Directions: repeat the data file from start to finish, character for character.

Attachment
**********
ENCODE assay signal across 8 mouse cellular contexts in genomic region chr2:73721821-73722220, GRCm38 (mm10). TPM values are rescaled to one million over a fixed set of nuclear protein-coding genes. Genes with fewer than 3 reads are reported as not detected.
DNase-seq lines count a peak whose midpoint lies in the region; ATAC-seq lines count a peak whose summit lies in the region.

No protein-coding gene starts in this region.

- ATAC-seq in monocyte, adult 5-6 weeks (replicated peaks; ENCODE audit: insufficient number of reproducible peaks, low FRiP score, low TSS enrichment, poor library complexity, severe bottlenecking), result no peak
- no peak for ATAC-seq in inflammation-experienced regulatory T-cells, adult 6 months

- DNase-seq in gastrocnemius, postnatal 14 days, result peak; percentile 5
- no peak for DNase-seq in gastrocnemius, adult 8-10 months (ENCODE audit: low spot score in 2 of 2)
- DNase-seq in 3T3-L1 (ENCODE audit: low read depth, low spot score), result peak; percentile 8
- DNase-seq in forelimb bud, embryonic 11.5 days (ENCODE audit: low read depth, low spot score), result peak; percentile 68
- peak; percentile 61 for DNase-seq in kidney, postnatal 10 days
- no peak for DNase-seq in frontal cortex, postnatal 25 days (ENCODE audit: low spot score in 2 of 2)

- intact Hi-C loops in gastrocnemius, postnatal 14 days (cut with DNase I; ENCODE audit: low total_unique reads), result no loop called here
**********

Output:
ENCODE assay signal across 8 mouse cellular contexts in genomic region chr2:73721821-73722220, GRCm38 (mm10). TPM values are rescaled to one million over a fixed set of nuclear protein-coding genes. Genes with fewer than 3 reads are reported as not detected.
DNase-seq lines count a peak whose midpoint lies in the region; ATAC-seq lines count a peak whose summit lies in the region.

No protein-coding gene starts in this region.

- ATAC-seq in monocyte, adult 5-6 weeks (replicated peaks; ENCODE audit: insufficient number of reproducible peaks, low FRiP score, low TSS enrichment, poor library complexity, severe bottlenecking), result no peak
- no peak for ATAC-seq in inflammation-experienced regulatory T-cells, adult 6 months

- DNase-seq in gastrocnemius, postnatal 14 days, result peak; percentile 5
- no peak for DNase-seq in gastrocnemius, adult 8-10 months (ENCODE audit: low spot score in 2 of 2)
- DNase-seq in 3T3-L1 (ENCODE audit: low read depth, low spot score), result peak; percentile 8
- DNase-seq in forelimb bud, embryonic 11.5 days (ENCODE audit: low read depth, low spot score), result peak; percentile 68
- peak; percentile 61 for DNase-seq in kidney, postnatal 10 days
- no peak for DNase-seq in frontal cortex, postnatal 25 days (ENCODE audit: low spot score in 2 of 2)

- intact Hi-C loops in gastrocnemius, postnatal 14 days (cut with DNase I; ENCODE audit: low total_unique reads), result no loop called here